CAYCE — After arriving an hour late because Air Force One could not land in a lightning storm, President Donald Trump electrified a crowd packed inside a sweltering high school gym outside Columbia on Monday night as he leapfrogged through criticisms of the media, U.S. Rep. Mark Sanford, Chinese tariffs and "unfunny" late-night talk show hosts.

During his free-wheeling, hour-long speech intended to boost Gov. Henry McMaster's GOP primary runoff bid, the president characteristically diverted to a litany of unrelated topics on his mind. 

He said the "fake news" did not offer proper portrayals of his negotiations with North Korea leader Kim Jong Un over nuclear weapons and that Democratic presidential nominee Hillary Clinton got off easy on her email investigation, leading the crowd to chant "Lock her up!"

Trump went into details of how the U.S. was on the wrong end of trade issues with China and the European Union and how Democrats were hurting efforts to stop undocumented immigrants. He ruminated on how his former reality TV show, "The Apprentice," failed without him and he feared director David Lynch would not work in Hollywood again because he said recently Trump "could go down as one of the greatest presidents in history." 

After offering prayers for Katie Arrington, a South Carolina lawmaker injured in a car wreck after defeating U.S. Rep. Mark Sanford in a GOP primary this month, Trump hit at Sanford, saying "I can’t stand that guy."

Trump also criticized "Late Show" host Stephen Colbert, a Charleston native, calling him "unfunny" and "a low life” for criticizing the president on his program. He complained about "Tonight Show" host Jimmy Fallon apologizing for humanizing Trump by ruffling his hair during the 2016 campaign to make sure it was real.

Then Trump offered, “If it’s not your hair, don’t run for office, folks."

As the headliner of a rally for McMaster, he appealed to supporters in a state where he won in the 2016 presidential election handily.

“Everybody here works hard, pays taxes. You’re smarter. You’re better. You’re more loyal,” Trump said, as opposed to what he called the “elites.”

He dubbed Trump fans the “super elites.” He added, "The forgotten men and women of country are not forgotten anymore."

Trump urged the crowd of about 2,500 at Airport High School in Cayce, with another 1,000 in an overflow room, to vote for McMaster in the Republican runoff for governor on Tuesday so the “fakers” in the media would not call out the president for losing the race to political newcomer John Warren, a Greenville businessman.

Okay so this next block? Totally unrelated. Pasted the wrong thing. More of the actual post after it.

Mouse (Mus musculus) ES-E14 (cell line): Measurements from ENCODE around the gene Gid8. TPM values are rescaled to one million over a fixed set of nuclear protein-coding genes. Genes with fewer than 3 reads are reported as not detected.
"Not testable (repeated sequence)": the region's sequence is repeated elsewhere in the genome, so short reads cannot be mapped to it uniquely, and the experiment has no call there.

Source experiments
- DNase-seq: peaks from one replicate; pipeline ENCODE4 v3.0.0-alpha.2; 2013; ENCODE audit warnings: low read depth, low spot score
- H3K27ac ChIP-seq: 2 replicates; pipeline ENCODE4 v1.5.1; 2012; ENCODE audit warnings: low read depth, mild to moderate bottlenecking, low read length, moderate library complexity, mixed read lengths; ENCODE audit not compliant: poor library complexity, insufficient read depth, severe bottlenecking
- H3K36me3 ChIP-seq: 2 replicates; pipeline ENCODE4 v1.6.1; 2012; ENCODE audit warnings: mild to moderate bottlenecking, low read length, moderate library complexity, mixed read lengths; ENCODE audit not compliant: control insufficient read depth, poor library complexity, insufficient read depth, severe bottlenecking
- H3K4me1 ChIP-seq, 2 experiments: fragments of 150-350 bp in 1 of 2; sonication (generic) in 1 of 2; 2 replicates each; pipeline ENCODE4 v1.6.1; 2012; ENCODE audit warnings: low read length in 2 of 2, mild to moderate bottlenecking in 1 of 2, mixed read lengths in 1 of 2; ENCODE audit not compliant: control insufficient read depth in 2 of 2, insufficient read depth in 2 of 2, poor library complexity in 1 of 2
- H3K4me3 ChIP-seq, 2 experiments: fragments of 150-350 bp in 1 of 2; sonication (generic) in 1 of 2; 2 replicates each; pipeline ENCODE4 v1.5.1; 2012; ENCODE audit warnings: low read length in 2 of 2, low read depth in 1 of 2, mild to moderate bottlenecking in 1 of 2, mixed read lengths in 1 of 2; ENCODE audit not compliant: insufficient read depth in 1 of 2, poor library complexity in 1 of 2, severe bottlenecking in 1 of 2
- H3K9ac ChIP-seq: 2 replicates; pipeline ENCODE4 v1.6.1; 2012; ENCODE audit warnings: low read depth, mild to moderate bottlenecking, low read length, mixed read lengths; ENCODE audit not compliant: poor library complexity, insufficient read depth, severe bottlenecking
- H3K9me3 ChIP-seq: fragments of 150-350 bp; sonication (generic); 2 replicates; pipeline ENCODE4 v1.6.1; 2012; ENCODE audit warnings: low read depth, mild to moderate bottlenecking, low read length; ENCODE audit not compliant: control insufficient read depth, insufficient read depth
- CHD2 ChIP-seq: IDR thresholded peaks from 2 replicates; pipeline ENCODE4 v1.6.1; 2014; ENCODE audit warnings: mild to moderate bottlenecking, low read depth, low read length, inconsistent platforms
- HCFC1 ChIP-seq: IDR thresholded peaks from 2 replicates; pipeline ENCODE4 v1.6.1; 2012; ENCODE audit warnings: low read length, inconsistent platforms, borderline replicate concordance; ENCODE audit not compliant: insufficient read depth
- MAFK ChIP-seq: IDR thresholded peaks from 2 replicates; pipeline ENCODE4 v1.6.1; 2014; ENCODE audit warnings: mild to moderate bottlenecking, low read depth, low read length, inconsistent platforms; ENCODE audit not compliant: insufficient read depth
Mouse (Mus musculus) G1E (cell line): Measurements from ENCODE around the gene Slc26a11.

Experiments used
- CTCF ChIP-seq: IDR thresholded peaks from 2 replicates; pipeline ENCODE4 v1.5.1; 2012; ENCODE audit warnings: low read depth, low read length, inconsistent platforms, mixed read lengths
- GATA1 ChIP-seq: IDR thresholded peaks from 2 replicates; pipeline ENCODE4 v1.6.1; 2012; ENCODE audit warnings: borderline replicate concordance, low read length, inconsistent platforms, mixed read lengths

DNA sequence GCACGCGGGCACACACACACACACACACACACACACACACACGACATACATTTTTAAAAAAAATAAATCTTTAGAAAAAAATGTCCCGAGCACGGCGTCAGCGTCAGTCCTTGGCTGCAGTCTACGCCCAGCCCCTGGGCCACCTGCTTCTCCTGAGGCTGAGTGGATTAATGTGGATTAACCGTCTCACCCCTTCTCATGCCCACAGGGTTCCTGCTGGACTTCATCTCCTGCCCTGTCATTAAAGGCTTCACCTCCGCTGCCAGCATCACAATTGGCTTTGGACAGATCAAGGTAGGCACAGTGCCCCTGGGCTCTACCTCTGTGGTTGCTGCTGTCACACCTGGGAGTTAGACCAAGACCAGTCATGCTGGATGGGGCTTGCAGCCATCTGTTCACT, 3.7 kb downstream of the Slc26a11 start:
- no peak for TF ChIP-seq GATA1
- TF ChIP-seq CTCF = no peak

Trump praised McMaster for endorsing his presidential campaign early on.

“So, please, get your asses out tomorrow and vote,” Trump said. "But, honestly, not for that reason. He’s a great man or I wouldn’t be here."

Trump brought McMaster on stage after the governor waited out the thunderstorms for Air Force One to land at the Columbia Metropolitan Airport.

"We’re watching these forces of nature with the lightning and thunder and rain," McMaster said of the delay. "Then it cleared and the real force of nature got off the plane.”

Trump said the thunderstorms got so bad on his way in that pilots at one point suggested they turn around. But he insisted they keep going because he wanted to be there to support McMaster.

The governor also got a shout-out toward the end of the hour-long speech where Trump touted his values as a reason to vote for McMaster.

"There was nobody else. Henry was there at the beginning," Trump said. "He’s a fighter. He’s tough. He’s strong."


President Donald J.Trump appears with S.C Gov. Henry McMaster before a crowd at Airport High School in Cayce on Monday. Andrew J. Whitaker/Staff

The bulk of Trump's speech moved between complaints, such as accusing pollsters of suppressing his actual level of support, and self-congratulation, saying “I don’t think any president has done what we’ve done in 500 days.”

About 45 minutes into the rally, Trump pointed out that he hadn't been using his teleprompters.

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“Oh, by the way, I have these stupid teleprompters," he said. "You don’t mind I haven’t used them all night, do you?”

Trump's visit came just hours before voters in South Carolina head to the polls, where Republicans will choose between McMaster and Warren in the GOP primary runoff for governor.

Warren, a 39-year-old Marine combat veteran, spent the day flying around the state to greet voters and fending off any notion that Trump's support of McMaster should decide Tuesday's election.

Trump first endorsed McMaster at a Greenville fundraiser in October — months before Warren entered the race in February, as the challenger often notes.

The president has since reiterated his support for the incumbent governor multiple times in tweets, and he dispatched Vice President Mike Pence to Conway on Saturday to rally support in anticipation of his visit.

On Monday, hundreds of Trump supporters curled around in lines outside the high school throughout the day, waiting for hours in sweltering heat for a chance to see the president.

After the speech, Trump signed hats, shirts, signs and other Trump memorabilia for about five minutes in a corner of the gym with a raucous crowd reaching out over barriers to try to touch him or give him their stuff. McMaster stood next to him as he did so, grinning eagerly and giving the crowd a thumbs up.

“God bless you, Donald!” shouted one man in the crowd. “2020!” yelled another.

Andy Shain and Seanna Adcox contributed.

Follow Jamie Lovegrove on Twitter @jslovegrove.

Jamie Lovegrove is a political reporter covering the South Carolina Statehouse, congressional delegation and campaigns. He previously covered Texas politics in Washington for The Dallas Morning News and in Austin for the Texas Tribune.